Tag Archives: marketing dbta

Marketing lesson: How to cram too many vendors into too short a timeframe

I’ll start by being very clear: This is a slam on bad marketing. Do not take this column as a statement that the products have problems, as we didn’t see the products.

Database Trends and Application magazine/website held a webinar. The first clue there was something wrong is that an hour long seminar had three sponsors. In a roundtable forum, that could work, and the email mentioned it was a roundtable, but it wasn’t. Three companies, three sequential presentations. No roundtable.

It was titled “The Future of Big Data: Hybrid Architectures and Best-of-Breed”. The presenters were Reiner Kappenberger, Global Product Manager, HP Security Voltage, Emma McGrattan, SVP Engineering, Actian, and Ron Huizenga, ER/Studio Product Manager, Embarcadero. They are three interesting companies, but how would the presentations fit together?

They didn’t.

Each presenter had a few minutes to slam through a pitch, which they did with varying speeds and content. There was nothing tying them into a unified vision or strategy. That they all mentioned big data wasn’t enough and neither was the time allotted to hear significant value from any of them.

I’ll burn through each as the stand-alone presentations they were.

HP Security Voltage

Reiner Kappenberger talked about his company’s acquisition by HP earlier this year and the major renaming from Voltage Security to HP Security Voltage (yes, “major” was used tongue-in-cheek). Humor aside, this is an important acquisition for HP to fill out its portfolio.

Data security is a critical issue. Mr. Kappenberger gave a quick overview of the many levels of security needed, from disk encryption up to authentication management. The main feature focus on Reiner’s allotted time is partial tokenization, being able to encrypt parts of a full data field. For instance, disguising the first five digits of a US Social Security number while leaving the last four visible. While he also mentioned tying into Hadoop to track and encrypt data across clusters, time didn’t permit any details. For those using Hadoop for critical data, you need to find out more.

The case studies presented included a car company’s use of both live, Internet of Things feeds and recall tracking but, again, there just wasn’t enough time.


The next vendor was Actian, an analytics and business intelligence (BI) player based on Hadoop. Emma McGrattan felt rushed by the time limit and her presentation showed that. It would have been better to slow down and cover a little less. Or, well, more.

For all the verbage it was almost all fluff. “Disruption” was in the first couple of sentences. “The best,” “the fastest,” “the most,” and similar unsubstantiated phrases flowed like water. She showed an Actian built graph with product maturity and Hadoop strength on the two axis and, as if by magic, the only company in the upper right was Actian.

Unlike the presentations before and after hers, Ms. McGrattan’s was a pure sales pitch and did nothing to set a context. My understanding, from other places, is that Actian has a good product that people interested in Hadoop should evaluate, but seeing this presentation was too little said in too little time with too many words.

In Q&A, Emma McGrattan also made what I think is a mistake, one that I’ve heard many BI companies get away from in the last few years. An attendee asked about biggest concern when transitioning from EDW to Hadoop. The real response should be that Hadoop doesn’t replace the EDW. Hadoop extends the information architecture, it can even be used to put an EDW on open source, but EDWs and big data analytics typically have two different purposes. EDWs are for clean, trusted data that’s not as volatile, while big data is typically transaction oriented information that needs to be cleaned, analyzed and aggregated before it’s useful in and EDW. They are two tools in the BI toolbox. Unfortunately, Ms. McGrattan accepted the premise.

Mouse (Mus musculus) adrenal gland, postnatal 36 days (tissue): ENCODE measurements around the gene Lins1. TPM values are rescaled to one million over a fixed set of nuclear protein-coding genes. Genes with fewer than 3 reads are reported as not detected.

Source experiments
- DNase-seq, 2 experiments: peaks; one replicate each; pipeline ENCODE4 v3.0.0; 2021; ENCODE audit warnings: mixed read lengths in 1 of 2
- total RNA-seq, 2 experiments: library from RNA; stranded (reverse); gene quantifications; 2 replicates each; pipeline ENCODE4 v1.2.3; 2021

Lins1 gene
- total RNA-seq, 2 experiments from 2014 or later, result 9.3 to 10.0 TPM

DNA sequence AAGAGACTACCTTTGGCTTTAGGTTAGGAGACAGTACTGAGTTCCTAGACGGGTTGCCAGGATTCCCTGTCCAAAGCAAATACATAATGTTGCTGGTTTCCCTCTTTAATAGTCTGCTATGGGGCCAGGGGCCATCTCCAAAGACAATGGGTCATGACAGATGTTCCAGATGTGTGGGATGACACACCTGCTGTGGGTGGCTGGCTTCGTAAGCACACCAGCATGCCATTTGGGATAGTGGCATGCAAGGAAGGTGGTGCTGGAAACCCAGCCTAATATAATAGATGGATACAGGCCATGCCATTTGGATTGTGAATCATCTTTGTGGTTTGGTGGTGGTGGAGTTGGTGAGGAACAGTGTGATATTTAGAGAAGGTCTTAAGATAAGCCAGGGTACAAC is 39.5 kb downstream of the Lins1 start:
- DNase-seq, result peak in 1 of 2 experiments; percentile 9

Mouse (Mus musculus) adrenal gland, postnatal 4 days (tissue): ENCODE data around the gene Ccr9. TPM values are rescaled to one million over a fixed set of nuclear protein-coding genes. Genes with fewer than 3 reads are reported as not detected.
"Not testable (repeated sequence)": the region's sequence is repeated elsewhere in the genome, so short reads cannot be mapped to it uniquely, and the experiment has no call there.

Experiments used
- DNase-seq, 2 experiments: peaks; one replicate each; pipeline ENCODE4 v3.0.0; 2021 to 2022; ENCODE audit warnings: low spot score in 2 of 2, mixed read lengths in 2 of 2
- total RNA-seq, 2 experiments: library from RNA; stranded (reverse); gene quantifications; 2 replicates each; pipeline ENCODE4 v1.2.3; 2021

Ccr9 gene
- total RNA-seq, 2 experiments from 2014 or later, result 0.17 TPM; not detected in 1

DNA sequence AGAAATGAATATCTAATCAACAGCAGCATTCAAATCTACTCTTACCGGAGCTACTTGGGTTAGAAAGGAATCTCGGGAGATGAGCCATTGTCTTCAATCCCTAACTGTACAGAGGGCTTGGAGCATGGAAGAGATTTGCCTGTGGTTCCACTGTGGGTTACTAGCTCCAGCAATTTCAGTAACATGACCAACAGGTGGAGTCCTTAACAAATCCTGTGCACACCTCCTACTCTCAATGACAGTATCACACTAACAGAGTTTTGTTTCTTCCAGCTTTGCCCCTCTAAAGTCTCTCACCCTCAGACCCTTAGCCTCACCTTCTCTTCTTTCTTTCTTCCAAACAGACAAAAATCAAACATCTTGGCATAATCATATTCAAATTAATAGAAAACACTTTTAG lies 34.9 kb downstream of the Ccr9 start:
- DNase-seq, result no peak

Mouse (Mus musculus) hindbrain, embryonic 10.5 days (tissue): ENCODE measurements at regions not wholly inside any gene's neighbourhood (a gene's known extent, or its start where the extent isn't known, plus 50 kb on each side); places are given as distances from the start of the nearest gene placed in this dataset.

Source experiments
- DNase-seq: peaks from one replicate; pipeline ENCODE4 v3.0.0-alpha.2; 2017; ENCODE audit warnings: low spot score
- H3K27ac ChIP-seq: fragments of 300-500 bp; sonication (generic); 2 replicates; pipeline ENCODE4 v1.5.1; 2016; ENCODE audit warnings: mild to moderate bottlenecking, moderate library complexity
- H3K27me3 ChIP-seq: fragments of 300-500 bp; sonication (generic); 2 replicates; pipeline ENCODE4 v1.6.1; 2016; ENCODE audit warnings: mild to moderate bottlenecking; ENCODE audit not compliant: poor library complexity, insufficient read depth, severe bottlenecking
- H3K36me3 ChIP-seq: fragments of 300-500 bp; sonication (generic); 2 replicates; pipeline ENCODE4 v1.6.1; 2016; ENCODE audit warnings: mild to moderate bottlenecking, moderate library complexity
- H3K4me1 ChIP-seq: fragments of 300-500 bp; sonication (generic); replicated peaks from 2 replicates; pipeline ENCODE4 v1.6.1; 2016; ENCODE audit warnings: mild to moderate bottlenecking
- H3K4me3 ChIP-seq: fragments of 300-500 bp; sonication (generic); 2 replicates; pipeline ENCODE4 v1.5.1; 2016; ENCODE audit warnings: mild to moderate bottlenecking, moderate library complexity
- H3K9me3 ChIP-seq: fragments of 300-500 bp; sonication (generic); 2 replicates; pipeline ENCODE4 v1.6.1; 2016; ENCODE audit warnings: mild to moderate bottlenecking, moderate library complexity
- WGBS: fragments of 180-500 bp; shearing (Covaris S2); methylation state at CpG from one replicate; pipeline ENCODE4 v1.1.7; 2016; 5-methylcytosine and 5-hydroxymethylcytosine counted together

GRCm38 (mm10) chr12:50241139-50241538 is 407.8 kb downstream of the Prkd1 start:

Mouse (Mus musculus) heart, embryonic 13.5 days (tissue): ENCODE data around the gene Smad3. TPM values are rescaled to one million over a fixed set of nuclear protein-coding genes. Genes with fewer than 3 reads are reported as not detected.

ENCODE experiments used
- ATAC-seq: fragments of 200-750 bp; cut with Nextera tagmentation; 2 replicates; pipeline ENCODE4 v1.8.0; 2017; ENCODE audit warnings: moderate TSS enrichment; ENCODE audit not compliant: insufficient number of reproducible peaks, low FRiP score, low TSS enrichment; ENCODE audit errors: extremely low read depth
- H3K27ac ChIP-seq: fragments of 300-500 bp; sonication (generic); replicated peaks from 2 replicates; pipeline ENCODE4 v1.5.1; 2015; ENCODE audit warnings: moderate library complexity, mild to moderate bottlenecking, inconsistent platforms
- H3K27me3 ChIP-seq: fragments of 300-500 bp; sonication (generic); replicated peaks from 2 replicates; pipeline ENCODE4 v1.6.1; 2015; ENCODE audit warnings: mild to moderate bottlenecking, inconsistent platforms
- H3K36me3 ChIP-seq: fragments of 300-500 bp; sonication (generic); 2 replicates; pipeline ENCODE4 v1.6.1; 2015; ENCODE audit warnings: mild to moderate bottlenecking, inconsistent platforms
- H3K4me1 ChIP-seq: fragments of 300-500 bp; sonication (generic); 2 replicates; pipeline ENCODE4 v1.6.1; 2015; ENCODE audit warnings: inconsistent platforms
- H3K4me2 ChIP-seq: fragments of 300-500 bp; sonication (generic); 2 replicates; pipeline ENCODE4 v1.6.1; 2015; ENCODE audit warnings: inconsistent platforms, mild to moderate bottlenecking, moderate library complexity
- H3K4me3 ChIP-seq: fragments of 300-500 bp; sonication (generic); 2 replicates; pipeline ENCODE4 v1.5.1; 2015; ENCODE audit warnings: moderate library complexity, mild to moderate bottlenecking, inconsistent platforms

Mr. Huizenga, from Embarcadero, referred to evidence that the amount of data captured in business is doubling every 1.2 years and how the number of related jobs is also exploding. However, where most big data and Hadoop vendors would then talk about their technologies manipulating and analyzing the data, he started with a bigger issue: How do you begin to understand and model the information? After all, schema-on-write still means you need to understand the information enough to create schemas.

That led to a very smooth shift to a discussion about the concept of modeling to Embarcadero. They’ve added native support for Hive and MongoDB, they can detect embedded objects in those schemas and they can visually translate the Hadoop information into forms that enterprise IT folks are used to seeing, can understand and can add to their overall architecture models.

Big data doesn’t exist in a void, to be successful it must be integrated fully into the enterprise information architecture. For those folks already using ERwin and those who understand the need to document modeling, they are a tool that should be investigated for the world of Hadoop.


Three good companies were crammed into a tiny time slot with differing success. The title of the seminar suggested a tie that was stronger than was there. The makings existed for three good webinars, and I wish DBTA had done that. The three firms and the host could have communicated to create an overall message that integrated the three solutions, but they didn’t.

If you didn’t see the presentation, don’t bother. Whichever company interests you check it out. All three are interesting though it might have been hard to tell from this webinar.